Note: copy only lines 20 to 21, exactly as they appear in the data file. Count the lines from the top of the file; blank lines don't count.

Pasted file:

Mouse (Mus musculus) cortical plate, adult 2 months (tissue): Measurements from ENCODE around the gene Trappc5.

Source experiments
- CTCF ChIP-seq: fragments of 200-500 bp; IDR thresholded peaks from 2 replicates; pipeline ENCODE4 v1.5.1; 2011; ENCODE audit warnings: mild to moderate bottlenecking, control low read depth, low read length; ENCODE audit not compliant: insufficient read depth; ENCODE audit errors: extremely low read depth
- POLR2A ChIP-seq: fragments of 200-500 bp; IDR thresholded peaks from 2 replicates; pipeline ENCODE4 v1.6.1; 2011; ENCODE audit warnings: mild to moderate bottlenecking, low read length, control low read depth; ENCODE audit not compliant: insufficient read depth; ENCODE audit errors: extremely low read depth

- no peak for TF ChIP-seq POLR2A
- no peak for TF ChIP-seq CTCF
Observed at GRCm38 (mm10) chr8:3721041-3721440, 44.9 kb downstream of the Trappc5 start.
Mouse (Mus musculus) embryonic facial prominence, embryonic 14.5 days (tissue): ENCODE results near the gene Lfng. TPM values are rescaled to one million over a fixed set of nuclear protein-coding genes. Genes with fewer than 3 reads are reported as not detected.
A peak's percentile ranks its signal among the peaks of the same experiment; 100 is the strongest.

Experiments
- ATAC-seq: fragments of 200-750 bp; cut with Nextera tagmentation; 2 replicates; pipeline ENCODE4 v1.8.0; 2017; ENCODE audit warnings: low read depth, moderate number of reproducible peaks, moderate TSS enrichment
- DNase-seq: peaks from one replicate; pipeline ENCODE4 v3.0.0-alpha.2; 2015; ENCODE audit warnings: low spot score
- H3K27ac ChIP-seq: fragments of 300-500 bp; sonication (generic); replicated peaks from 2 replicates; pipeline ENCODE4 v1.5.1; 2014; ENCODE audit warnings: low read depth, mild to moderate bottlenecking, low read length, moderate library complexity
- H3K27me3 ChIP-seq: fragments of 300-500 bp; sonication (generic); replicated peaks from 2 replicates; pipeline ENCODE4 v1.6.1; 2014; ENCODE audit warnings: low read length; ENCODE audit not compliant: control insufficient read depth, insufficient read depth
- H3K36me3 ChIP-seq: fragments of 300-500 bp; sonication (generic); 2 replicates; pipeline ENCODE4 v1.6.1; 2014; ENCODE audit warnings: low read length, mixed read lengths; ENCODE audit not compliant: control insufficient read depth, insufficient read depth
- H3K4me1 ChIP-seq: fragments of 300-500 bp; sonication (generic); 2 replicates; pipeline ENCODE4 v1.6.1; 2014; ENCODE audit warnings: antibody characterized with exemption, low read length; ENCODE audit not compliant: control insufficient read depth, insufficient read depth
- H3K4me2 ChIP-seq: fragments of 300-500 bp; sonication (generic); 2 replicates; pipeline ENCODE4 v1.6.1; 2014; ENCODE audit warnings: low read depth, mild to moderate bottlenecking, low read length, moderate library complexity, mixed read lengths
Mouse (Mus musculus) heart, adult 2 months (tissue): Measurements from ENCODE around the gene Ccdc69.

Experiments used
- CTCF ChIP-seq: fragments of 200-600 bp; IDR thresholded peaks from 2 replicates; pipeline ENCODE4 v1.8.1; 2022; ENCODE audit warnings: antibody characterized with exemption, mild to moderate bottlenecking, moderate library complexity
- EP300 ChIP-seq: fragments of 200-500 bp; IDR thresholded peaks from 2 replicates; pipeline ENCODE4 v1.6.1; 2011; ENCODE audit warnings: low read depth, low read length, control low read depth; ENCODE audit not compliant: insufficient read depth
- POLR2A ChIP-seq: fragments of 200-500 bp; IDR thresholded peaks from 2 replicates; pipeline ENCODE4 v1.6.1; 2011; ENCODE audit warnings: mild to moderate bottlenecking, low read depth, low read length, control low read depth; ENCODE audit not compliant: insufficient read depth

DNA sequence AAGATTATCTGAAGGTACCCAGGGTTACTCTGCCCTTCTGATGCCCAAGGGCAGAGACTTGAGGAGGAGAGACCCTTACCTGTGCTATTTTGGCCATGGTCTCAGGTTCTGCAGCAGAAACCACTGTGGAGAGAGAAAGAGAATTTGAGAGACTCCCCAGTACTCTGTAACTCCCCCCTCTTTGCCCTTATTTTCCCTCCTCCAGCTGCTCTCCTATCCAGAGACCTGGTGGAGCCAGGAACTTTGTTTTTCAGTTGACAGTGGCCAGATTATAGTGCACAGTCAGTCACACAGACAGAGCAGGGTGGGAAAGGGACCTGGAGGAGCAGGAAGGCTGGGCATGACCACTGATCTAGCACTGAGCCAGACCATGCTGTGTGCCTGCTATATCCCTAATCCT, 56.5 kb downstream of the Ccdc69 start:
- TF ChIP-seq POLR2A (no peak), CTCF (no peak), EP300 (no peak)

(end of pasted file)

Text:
- CTCF ChIP-seq: fragments of 200-600 bp; IDR thresholded peaks from 2 replicates; pipeline ENCODE4 v1.8.1; 2022; ENCODE audit warnings: antibody characterized with exemption, mild to moderate bottlenecking, moderate library complexity
- EP300 ChIP-seq: fragments of 200-500 bp; IDR thresholded peaks from 2 replicates; pipeline ENCODE4 v1.6.1; 2011; ENCODE audit warnings: low read depth, low read length, control low read depth; ENCODE audit not compliant: insufficient read depth